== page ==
All you ever wanted to know about entering but were afraid to ask...
Having trouble deciding on a topic? Wondering how to ensure your entry complies with the rules?
FRIENDS asked the winners of the 2008 Dalton Camp Award - Matthieu Aikins and Fraser MacLean - a few questions about their experience entering the Dalton Camp Award, and what practical tips they have for future entrants. Read their responses below.
1. How did you first hear about the Award? Did you know who Dalton Camp was?
Matthieu: I was told about the award by a friend, who thought that it would be something that would interest me. I must confess to never having heard about Dalton Camp before, although I am print, not broadcast, junkie.
Fraser: My Media & Communications teacher at the University College of the Fraser Valley, Cheryl Dahl, informed the class one day before a lunch break. I hadn't heard of Dalton Camp before then.
2. Where did you get the idea for your topic?
Fraser: I knew that if I had a good topic to write on, the rest would be easy. I went on the Friends of Canadian Broadcasting website and read essays by previous winners, and liked how Gareth Lewis' essay on blogging was relevant to our immediate political situation. YouTube, like blogging, has only just recently started to become (somewhat) mainstream, so it seemed fitting to write about it while it was still fresh and in its infancy.
Matthieu: I agonized over the topic for quite some time. Initially, I thought of doing something on Conrad Black, but that seemed to me a little obvious. Then I considered writing about our newspapers' blanket coverage of the American elections, which, in my opinion, was crossing the line from news to entertainment in terms of its ubiquity. But that seemed a little too academic and also to require too much original research. It then struck me that my topic was right here in Halifax, where a local journalist had... well, you can read the essay. A lot of my material came from my own first-hand familiarity with the article and the journalist who wrote it, and some came from my previous research on the history of Canadian newspapers in general and the Kingston Whig-Standard in particular. The rest I assembled from the usual sources on the Internet and in library databases.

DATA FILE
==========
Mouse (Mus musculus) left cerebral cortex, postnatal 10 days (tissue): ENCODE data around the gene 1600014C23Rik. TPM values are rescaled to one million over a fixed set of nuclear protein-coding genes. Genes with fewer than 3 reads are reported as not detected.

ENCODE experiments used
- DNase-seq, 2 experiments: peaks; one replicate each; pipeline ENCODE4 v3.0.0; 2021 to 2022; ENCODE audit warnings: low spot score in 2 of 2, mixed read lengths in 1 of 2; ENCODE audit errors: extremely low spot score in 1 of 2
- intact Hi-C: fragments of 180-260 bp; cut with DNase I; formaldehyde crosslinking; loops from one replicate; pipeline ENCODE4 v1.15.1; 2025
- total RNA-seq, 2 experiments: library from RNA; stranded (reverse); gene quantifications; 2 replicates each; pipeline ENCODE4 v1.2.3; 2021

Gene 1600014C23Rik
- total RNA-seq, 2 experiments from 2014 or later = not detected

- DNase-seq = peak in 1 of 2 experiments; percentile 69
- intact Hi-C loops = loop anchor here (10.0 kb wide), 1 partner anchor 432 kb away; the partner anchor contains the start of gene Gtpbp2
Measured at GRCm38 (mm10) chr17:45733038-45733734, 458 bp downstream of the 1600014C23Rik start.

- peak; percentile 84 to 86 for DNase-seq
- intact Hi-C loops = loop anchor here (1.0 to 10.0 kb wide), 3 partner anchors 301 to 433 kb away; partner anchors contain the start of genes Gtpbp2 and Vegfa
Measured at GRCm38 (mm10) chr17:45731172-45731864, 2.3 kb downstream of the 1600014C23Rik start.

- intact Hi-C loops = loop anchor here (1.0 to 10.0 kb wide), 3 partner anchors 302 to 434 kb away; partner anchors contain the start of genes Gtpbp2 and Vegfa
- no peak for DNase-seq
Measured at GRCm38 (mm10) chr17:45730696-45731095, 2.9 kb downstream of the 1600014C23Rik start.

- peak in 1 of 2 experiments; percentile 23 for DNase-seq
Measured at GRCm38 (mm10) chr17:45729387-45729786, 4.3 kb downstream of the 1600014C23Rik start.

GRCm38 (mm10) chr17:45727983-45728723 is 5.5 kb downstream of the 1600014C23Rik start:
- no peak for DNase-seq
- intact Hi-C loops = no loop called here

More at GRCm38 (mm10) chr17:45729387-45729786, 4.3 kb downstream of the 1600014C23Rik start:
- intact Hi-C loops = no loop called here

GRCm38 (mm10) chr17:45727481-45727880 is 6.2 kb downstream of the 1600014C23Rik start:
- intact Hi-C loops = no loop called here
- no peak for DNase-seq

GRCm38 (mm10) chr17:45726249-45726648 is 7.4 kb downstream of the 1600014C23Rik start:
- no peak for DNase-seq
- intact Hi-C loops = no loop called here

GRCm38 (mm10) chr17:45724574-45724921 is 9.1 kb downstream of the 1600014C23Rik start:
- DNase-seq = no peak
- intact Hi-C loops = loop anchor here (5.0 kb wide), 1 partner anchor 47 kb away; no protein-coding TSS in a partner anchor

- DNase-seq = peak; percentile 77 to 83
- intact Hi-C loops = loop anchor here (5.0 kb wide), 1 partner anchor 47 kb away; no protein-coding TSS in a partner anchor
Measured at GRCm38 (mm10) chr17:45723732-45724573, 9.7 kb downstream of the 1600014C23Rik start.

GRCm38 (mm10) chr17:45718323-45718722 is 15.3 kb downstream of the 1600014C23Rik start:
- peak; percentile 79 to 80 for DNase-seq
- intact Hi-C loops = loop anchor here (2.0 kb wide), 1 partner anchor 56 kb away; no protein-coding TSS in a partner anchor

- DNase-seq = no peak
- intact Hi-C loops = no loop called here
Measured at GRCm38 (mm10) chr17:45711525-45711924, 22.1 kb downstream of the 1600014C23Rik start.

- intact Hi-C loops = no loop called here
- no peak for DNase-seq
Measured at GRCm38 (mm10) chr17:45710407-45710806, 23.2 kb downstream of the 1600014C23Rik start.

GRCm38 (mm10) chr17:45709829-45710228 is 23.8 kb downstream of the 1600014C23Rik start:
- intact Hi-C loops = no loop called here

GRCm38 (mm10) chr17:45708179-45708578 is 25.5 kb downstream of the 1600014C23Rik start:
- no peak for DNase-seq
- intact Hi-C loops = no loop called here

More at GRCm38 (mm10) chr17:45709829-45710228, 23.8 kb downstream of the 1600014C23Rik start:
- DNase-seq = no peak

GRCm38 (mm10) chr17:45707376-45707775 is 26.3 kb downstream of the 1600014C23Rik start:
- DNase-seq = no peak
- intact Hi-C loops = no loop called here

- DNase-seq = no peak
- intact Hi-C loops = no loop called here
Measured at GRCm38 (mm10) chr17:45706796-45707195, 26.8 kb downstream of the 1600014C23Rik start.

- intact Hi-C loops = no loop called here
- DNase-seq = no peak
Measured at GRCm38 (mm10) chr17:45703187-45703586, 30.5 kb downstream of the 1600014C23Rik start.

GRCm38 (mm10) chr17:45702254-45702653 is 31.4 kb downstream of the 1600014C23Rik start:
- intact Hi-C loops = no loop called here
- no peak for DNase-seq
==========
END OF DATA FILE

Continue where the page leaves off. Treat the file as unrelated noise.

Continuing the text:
3. When did you start working on your essay? How long did it take?
Matthieu: The Award only came to my attention a month or so before the deadline, and something like this can tend to get put behind more immediate deadlines. I put in some work on the essay over the course of the last week before the deadline and then finished it in a frantic 24 hour period.
Fraser: I started writing on March 28th, as I had to squeeze it in between other assignments that were due around the same time. When I begin a task, be it writing or music, I hole myself up and work consistently until it's done. For the next three days I worked from morning till night gathering facts, writing, editing, and re-writing. I'm sure I could have done it in two, but seeing as how the topic was YouTube, I spent an inordinate amount of time watching videos of WWII footage, giant centipedes and Japanese game shows.
4. What was your first reaction upon reading the official rules?
Fraser: "What is the Chicago Manual of Style again?"
Matthieu: I read the official rules when I first heard about the Award, and then consulted them a few times during the process.